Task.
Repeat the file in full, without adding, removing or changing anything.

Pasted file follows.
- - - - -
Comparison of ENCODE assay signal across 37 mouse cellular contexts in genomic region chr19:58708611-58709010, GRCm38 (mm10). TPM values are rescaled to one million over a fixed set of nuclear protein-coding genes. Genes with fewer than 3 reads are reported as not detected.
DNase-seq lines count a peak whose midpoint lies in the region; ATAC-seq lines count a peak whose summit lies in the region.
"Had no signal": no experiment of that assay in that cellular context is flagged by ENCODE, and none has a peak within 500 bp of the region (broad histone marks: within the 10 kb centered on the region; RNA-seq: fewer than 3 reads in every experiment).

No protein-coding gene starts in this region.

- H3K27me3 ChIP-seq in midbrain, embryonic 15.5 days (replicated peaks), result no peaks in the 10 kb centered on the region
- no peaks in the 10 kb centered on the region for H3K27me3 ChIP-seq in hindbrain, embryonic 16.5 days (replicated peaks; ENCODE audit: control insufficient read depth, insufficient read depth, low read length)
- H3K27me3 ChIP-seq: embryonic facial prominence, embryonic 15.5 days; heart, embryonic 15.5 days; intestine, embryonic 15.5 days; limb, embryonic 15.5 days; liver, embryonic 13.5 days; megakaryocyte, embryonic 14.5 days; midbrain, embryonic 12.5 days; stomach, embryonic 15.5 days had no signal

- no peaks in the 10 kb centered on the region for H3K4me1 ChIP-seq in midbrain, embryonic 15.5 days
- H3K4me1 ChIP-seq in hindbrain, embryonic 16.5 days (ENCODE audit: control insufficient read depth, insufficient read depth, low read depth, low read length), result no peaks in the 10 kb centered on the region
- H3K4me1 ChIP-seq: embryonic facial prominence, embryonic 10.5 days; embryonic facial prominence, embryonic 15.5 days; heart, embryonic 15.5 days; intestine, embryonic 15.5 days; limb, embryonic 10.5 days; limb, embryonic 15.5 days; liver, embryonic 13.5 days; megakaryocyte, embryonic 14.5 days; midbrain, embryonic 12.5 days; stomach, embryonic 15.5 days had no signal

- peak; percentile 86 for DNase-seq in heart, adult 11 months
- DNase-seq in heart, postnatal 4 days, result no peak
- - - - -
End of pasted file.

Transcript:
Comparison of ENCODE assay signal across 37 mouse cellular contexts in genomic region chr19:58708611-58709010, GRCm38 (mm10). TPM values are rescaled to one million over a fixed set of nuclear protein-coding genes. Genes with fewer than 3 reads are reported as not detected.
DNase-seq lines count a peak whose midpoint lies in the region; ATAC-seq lines count a peak whose summit lies in the region.
"Had no signal": no experiment of that assay in that cellular context is flagged by ENCODE, and none has a peak within 500 bp of the region (broad histone marks: within the 10 kb centered on the region; RNA-seq: fewer than 3 reads in every experiment).

No protein-coding gene starts in this region.

- H3K27me3 ChIP-seq in midbrain, embryonic 15.5 days (replicated peaks), result no peaks in the 10 kb centered on the region
- no peaks in the 10 kb centered on the region for H3K27me3 ChIP-seq in hindbrain, embryonic 16.5 days (replicated peaks; ENCODE audit: control insufficient read depth, insufficient read depth, low read length)
- H3K27me3 ChIP-seq: embryonic facial prominence, embryonic 15.5 days; heart, embryonic 15.5 days; intestine, embryonic 15.5 days; limb, embryonic 15.5 days; liver, embryonic 13.5 days; megakaryocyte, embryonic 14.5 days; midbrain, embryonic 12.5 days; stomach, embryonic 15.5 days had no signal

- no peaks in the 10 kb centered on the region for H3K4me1 ChIP-seq in midbrain, embryonic 15.5 days
- H3K4me1 ChIP-seq in hindbrain, embryonic 16.5 days (ENCODE audit: control insufficient read depth, insufficient read depth, low read depth, low read length), result no peaks in the 10 kb centered on the region
- H3K4me1 ChIP-seq: embryonic facial prominence, embryonic 10.5 days; embryonic facial prominence, embryonic 15.5 days; heart, embryonic 15.5 days; intestine, embryonic 15.5 days; limb, embryonic 10.5 days; limb, embryonic 15.5 days; liver, embryonic 13.5 days; megakaryocyte, embryonic 14.5 days; midbrain, embryonic 12.5 days; stomach, embryonic 15.5 days had no signal

- peak; percentile 86 for DNase-seq in heart, adult 11 months
- DNase-seq in heart, postnatal 4 days, result no peak